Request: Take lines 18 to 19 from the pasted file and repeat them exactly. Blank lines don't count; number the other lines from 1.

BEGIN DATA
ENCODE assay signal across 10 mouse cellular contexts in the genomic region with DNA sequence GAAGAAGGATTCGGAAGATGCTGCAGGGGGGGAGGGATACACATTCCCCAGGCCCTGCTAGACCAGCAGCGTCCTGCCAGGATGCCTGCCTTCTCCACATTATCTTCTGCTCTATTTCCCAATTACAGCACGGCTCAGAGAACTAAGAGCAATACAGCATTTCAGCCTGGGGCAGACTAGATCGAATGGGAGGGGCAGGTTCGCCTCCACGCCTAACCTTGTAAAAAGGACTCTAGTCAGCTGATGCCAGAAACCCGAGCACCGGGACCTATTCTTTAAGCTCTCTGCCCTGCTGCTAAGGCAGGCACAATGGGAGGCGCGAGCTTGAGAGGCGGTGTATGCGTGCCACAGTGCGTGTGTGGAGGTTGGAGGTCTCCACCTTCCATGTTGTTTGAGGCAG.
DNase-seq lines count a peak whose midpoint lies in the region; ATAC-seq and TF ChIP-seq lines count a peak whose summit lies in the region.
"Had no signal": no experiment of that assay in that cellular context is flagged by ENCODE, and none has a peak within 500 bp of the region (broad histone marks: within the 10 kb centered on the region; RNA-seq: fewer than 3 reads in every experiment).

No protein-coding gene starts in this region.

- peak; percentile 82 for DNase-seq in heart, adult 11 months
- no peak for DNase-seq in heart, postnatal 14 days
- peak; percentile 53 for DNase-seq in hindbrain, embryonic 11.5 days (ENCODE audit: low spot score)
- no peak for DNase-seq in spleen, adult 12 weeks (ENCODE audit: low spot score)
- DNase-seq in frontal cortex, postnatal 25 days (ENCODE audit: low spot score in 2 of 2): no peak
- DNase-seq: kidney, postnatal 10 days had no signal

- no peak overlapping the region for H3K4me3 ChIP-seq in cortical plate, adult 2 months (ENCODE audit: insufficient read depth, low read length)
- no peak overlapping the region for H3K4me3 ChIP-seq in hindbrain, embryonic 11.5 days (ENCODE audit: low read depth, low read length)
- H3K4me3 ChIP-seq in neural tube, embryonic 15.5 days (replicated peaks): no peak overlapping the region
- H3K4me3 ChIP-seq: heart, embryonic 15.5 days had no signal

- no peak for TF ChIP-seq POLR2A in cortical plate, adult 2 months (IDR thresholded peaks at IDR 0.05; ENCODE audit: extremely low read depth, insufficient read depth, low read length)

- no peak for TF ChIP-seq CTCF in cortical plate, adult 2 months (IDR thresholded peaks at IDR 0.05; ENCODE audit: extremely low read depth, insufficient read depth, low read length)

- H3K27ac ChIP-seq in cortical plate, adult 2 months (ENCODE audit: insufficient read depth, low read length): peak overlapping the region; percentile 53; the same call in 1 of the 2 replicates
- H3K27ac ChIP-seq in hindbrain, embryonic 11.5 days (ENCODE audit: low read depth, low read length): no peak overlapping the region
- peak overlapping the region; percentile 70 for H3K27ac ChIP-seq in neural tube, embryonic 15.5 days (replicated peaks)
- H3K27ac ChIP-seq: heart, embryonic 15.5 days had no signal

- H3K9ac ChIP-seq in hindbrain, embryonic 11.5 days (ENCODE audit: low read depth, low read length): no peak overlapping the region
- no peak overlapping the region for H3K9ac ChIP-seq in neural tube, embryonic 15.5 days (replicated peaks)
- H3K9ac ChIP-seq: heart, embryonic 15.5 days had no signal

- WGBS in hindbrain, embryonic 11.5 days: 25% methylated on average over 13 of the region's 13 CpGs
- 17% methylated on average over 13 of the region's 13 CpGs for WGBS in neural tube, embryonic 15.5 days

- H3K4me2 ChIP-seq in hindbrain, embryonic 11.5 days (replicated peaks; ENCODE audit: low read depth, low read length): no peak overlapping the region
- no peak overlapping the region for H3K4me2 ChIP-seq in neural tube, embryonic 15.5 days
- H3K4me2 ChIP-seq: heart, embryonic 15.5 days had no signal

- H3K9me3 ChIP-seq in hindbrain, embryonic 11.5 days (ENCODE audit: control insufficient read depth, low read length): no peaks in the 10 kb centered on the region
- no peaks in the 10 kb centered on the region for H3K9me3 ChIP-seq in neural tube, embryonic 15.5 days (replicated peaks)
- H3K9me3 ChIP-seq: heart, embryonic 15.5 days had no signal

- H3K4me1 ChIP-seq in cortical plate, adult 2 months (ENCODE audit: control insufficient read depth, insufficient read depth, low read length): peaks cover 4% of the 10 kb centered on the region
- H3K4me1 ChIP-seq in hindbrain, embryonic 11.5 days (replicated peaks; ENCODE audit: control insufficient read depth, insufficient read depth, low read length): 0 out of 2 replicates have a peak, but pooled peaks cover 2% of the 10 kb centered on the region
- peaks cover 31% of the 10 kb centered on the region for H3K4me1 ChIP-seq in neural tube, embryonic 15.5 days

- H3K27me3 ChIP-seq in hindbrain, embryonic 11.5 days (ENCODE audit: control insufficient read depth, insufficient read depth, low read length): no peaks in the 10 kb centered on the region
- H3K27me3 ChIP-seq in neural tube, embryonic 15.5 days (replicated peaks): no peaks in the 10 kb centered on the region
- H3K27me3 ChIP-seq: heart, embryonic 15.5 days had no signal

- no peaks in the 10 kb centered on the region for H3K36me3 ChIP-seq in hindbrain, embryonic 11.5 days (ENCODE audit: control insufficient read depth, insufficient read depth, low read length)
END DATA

- H3K27ac ChIP-seq in hindbrain, embryonic 11.5 days (ENCODE audit: low read depth, low read length): no peak overlapping the region
- peak overlapping the region; percentile 70 for H3K27ac ChIP-seq in neural tube, embryonic 15.5 days (replicated peaks)